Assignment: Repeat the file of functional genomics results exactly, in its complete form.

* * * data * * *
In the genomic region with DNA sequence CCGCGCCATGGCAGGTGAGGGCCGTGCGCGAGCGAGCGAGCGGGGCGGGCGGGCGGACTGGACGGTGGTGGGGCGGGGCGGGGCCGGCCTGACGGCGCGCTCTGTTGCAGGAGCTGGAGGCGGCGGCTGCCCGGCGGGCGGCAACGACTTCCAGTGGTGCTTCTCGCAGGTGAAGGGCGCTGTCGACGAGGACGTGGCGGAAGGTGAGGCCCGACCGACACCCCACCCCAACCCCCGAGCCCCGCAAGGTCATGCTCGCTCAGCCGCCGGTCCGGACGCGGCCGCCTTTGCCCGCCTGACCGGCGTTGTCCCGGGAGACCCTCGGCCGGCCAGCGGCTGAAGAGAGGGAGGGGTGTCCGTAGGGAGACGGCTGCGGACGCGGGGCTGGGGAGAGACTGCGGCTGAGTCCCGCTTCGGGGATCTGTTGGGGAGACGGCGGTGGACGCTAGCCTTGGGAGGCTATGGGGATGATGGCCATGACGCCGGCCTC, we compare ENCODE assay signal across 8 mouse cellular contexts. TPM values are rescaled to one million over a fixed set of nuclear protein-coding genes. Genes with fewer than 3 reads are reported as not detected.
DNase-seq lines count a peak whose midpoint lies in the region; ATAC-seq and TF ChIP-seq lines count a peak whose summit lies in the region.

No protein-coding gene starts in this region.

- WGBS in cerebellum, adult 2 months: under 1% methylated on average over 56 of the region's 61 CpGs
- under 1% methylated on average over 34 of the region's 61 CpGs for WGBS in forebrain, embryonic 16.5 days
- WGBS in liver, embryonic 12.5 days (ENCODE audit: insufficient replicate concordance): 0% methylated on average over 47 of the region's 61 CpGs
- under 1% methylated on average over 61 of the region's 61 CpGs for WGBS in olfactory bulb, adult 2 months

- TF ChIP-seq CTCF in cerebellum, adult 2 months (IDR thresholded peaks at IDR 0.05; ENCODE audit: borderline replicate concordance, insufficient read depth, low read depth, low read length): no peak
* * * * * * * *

In the genomic region with DNA sequence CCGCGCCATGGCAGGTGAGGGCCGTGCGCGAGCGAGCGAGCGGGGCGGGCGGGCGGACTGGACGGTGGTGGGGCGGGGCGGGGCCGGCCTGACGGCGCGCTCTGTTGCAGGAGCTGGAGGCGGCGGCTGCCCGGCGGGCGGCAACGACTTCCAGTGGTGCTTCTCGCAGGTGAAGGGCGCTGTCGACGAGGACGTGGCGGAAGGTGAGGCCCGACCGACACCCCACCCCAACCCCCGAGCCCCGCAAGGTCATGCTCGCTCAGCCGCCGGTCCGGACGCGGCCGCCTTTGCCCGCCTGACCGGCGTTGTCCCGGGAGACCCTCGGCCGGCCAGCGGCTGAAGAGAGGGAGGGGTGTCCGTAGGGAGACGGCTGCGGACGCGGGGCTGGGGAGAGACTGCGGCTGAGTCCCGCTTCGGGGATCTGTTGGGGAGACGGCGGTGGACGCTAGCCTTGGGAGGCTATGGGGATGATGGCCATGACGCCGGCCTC, we compare ENCODE assay signal across 8 mouse cellular contexts. TPM values are rescaled to one million over a fixed set of nuclear protein-coding genes. Genes with fewer than 3 reads are reported as not detected.
DNase-seq lines count a peak whose midpoint lies in the region; ATAC-seq and TF ChIP-seq lines count a peak whose summit lies in the region.

No protein-coding gene starts in this region.

- WGBS in cerebellum, adult 2 months: under 1% methylated on average over 56 of the region's 61 CpGs
- under 1% methylated on average over 34 of the region's 61 CpGs for WGBS in forebrain, embryonic 16.5 days
- WGBS in liver, embryonic 12.5 days (ENCODE audit: insufficient replicate concordance): 0% methylated on average over 47 of the region's 61 CpGs
- under 1% methylated on average over 61 of the region's 61 CpGs for WGBS in olfactory bulb, adult 2 months

- TF ChIP-seq CTCF in cerebellum, adult 2 months (IDR thresholded peaks at IDR 0.05; ENCODE audit: borderline replicate concordance, insufficient read depth, low read depth, low read length): no peak